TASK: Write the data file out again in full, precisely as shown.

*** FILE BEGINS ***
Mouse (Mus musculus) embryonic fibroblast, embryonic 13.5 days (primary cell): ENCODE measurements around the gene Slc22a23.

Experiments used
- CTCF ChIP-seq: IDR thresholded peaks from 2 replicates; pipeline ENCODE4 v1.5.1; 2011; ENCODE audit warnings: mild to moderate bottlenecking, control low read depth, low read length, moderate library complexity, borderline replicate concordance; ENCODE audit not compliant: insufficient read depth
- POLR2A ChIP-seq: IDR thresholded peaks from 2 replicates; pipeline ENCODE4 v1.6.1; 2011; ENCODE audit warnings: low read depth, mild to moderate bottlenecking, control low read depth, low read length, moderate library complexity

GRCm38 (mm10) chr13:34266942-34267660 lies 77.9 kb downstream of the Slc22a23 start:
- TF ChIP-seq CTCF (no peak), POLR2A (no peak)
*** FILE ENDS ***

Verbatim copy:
Mouse (Mus musculus) embryonic fibroblast, embryonic 13.5 days (primary cell): ENCODE measurements around the gene Slc22a23.

Experiments used
- CTCF ChIP-seq: IDR thresholded peaks from 2 replicates; pipeline ENCODE4 v1.5.1; 2011; ENCODE audit warnings: mild to moderate bottlenecking, control low read depth, low read length, moderate library complexity, borderline replicate concordance; ENCODE audit not compliant: insufficient read depth
- POLR2A ChIP-seq: IDR thresholded peaks from 2 replicates; pipeline ENCODE4 v1.6.1; 2011; ENCODE audit warnings: low read depth, mild to moderate bottlenecking, control low read depth, low read length, moderate library complexity

GRCm38 (mm10) chr13:34266942-34267660 lies 77.9 kb downstream of the Slc22a23 start:
- TF ChIP-seq CTCF (no peak), POLR2A (no peak)